Monday, September 7, 2015

Your cat's just not that into you

This is my cat. She currently lives with my sister back in Canada, while I live 3000 miles away in London. I've often wondered if my cat misses me and whether or not she will be happy to see me when I come visit. Apparently, the answer is no.

Researchers have long known about parent-child attachment, which relates to safety and security between a vulnerable individual and a carer. Attachment tests have been adapted to study relationships between other species (like chimps and dogs) and their carers. Since, as many cat-owners will tell you, cats are as much a member of the family as any child or dog, researchers at the University of Lincoln (Lincolnshire UK) sought to study attachment styles between cats and their owners.

Previous research using a modification of the Ainsworth attachment test found that cats do form secure attachments to their owners, reflected in the fact that the cats would only play in an unfamiliar environment in the presence of their owners, vocalized more when left alone, and were more alert in the presence of a stranger.

However, the authors of a study in PLOS One argue that the methodology of this previous work was flawed, and decided to re-examine cat attachment. The study again used a modified Ainsworth SST test, which involves placing the subject (in this case the cat) in an unfamiliar room together with the carer (potential attachment figure) and a stranger (to whom there is no attachment), followed by a series of episodes of separations from and reunions with their carer and the stranger. A normal healthy response for this test would be a differentiation between the carer and stranger in the support they provide in an unfamiliar situation.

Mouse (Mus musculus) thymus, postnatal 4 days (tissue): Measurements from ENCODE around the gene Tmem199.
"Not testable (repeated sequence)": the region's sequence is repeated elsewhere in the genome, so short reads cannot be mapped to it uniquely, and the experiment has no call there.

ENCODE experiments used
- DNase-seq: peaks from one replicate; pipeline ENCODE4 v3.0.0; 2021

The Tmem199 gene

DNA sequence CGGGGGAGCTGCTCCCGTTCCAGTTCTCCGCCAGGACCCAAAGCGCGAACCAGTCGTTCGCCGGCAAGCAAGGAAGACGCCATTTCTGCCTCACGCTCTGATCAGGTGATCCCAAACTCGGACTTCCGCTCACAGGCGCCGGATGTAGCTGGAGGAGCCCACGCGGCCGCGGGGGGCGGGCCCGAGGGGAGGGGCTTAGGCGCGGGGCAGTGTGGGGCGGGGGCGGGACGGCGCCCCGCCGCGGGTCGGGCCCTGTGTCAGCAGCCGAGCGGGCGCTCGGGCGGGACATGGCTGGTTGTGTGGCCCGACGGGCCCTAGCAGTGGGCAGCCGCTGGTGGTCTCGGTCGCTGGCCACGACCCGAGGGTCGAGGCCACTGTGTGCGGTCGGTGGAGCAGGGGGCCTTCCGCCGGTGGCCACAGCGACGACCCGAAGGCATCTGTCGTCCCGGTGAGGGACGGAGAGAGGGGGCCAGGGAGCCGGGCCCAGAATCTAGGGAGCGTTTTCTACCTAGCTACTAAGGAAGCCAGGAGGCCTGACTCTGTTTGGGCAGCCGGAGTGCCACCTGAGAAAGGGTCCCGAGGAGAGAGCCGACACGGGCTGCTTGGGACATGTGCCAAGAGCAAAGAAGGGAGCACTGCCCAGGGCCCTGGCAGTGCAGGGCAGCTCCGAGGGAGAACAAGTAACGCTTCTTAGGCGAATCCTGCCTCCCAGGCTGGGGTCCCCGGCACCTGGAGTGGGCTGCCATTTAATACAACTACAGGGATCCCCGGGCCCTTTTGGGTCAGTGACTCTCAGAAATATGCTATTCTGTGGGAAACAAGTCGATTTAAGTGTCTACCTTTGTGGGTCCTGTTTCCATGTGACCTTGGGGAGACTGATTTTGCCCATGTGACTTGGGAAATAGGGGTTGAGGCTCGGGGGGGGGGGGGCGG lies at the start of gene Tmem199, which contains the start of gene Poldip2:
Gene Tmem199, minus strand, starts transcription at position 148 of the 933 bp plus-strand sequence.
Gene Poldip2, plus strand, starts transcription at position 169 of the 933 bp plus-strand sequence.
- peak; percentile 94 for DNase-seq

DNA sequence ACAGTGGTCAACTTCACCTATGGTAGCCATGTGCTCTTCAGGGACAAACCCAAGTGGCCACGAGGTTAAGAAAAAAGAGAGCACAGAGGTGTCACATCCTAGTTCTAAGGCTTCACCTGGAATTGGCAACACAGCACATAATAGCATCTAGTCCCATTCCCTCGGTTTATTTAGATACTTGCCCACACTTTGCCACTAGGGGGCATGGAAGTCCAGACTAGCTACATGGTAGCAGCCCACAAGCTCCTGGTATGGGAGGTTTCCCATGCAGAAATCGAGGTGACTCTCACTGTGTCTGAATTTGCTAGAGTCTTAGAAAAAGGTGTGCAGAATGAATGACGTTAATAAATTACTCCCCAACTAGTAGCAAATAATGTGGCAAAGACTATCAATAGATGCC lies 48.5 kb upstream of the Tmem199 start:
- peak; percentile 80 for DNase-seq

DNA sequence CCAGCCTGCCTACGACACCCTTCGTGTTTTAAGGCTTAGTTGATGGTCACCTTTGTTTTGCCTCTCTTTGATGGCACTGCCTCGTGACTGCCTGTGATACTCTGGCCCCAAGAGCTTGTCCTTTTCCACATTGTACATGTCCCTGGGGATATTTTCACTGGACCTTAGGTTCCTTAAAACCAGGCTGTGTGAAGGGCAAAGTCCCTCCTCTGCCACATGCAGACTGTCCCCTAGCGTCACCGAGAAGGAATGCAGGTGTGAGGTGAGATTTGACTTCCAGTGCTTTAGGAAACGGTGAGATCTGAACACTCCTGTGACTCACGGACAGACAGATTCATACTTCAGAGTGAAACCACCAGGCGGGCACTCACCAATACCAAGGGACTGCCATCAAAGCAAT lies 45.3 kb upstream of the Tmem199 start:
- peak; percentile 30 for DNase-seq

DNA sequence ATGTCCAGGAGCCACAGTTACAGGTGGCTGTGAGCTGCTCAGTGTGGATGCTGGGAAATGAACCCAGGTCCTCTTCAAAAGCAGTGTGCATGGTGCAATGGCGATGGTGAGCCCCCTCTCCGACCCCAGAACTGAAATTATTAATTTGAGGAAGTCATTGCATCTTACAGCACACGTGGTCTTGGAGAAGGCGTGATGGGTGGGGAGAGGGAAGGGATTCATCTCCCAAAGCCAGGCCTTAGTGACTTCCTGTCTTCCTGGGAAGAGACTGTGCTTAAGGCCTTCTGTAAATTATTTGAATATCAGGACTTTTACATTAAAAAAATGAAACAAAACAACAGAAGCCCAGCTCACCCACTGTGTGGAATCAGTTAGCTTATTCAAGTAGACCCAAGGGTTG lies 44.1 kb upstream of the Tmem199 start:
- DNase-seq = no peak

The authors put 20 cats and their owners in rooms that looked like this. The characteristics of attachment were observed: proximity/contact seeking, secure-base effect (exploring, social play), and distress.

Ultimately, the cats didn't exhibit any differences in play or exploring behaviours in the presence of their owners or strangers. But they did spend more time expressing passive behaviours in the presence of the stranger alone than they did with their owners, and they also vocalized more when their owners left the room. This vocalization and any other signs of potential stress when the owner leaves the room seems to be more consistent with a preference for interacting with the owner rather than the stranger, but is not a display of secure attachment.

The authors state that the evidence from this study is not consistent with the requirements for secure attachment between cats and their owners. That doesn't necessarily mean that your cat doesn't love you; the authors conclude by saying that perhaps, since cats are more autonomous than children and dogs, we need to develop different methods for studying cat psychology.

I would be really interested to find out if part of differences between cats and dogs relating to their attachment styles and separation behaviours are caused by artificial selection during domestication.

No comments:

Post a Comment